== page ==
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Old 10-28-2012, 10:28 AM   #1
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Considering a FC (22' or 25') and upland bird hunter

This is for those of you that have traveled in late fall throughout the northern tier states. I am an active upland bird hunter with two large bird dogs that has traveled from Maine to the northern midwest chasing birds (mostly chasing!) for almost 55 years. I am tired of sleeping in someone else's bed, eating bad food, decent places to stay that do not want large dogs, and not having a place to call my own, thus the trailer came to mind. Motor homes don't work as there is a need for flexibility in accessing the rural areas I access. Parking a motor home on logging roads does not work in many cases.

My question is simple. Does anyone have any experiences pro or con they can recommend. This would include traveling in locations that might experience some early snow. I have focused on the Airstream 22 to 25 foot length due to its insulation on those cold nights, comfort, and candidly quality. I have ruled out the smaller Airstreams as with two dogs I would like space that does not close in after two weeks of traveling. I would appreciate any thoughts, observations, naysayers, or miscreants (no, my two dogs and I are not giving up bird hunting).
Best, BP1
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Old 10-28-2012, 10:36 AM   #2
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I think you'll want a 25' as you can create more open floor space for the dogs, perhaps by removing the curbside dinette in a 25FB. An Eddie Bauer model lets you fold up the dinette easily for more nighttime dog sleeping space.

Tom
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Old 10-28-2012, 01:44 PM   #3
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Tom, my dogs sleep on the bed and I am tolerated.
BP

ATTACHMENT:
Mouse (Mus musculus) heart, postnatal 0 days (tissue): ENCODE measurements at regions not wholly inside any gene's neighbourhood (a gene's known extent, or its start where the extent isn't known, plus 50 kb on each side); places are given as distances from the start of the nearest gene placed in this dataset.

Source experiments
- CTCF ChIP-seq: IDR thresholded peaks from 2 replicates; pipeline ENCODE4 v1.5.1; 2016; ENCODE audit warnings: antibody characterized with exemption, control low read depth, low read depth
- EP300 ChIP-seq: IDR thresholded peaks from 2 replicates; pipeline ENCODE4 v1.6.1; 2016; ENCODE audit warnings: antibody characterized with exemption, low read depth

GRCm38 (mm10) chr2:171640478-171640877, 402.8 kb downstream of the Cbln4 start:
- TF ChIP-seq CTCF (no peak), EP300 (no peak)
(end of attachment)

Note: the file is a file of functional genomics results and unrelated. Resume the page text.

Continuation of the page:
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Old 10-28-2012, 01:53 PM   #4
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Howdy.....don't hunt but do travel with a 92# choc. lab. My 19' FC is sufficient for the both of us with a little room to spare. Sister does not sleep ON the bed;she prefers her own "digs" under the table and out of the way. Two large dogs would fit nicely in the space where the table is located; lowering the dinette into a bed would work well (although you have to be 5' tall) for you unless you could convince the hounds that the front bed NOW belongs to you! Two large dogs could sleep nicely on the lowered dinette with some storage underneath. Also, a 19' is easy to pull and to get into those tight spots.

Happy Hunting....blessings.....Callie and Sister (rescued choc. lab)
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Old 10-28-2012, 02:45 PM   #5
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Quote:
Originally Posted by BP1 View Post
Tom, my dogs sleep on the bed and I am tolerated.
BP
That gave me a chuckle.

We're mighty fond of our 23' Safari SE with the front L-lounge. Gives us some more open space than other designs. A 23FB does give you a bigger bed and bathroom through.

Tom
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Old 10-28-2012, 04:09 PM   #6
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I would go with the 25FB with twin beds. One dog can sleep between the twins and the other can sleep up in the front by the lounge.
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Old 10-28-2012, 06:19 PM   #7
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Deb,
Thanks for the reply. You see I have Eyetalian dogs, the sort that are very demanding and think the floor belongs to other creatures not them. After a day running through the thick thornapple coverts of New England, evading wolves in the Boundary Waters of Minnesota, or Bull Moose in rut in the UP of Michigan just to entertain my interests they consider themselves worthy of creature comforts. I think the twin bed idea is in fact a good.
However my question remains, what are the trailers like traveling in light snow and other such conditions. Does anyone have experience with this?
BP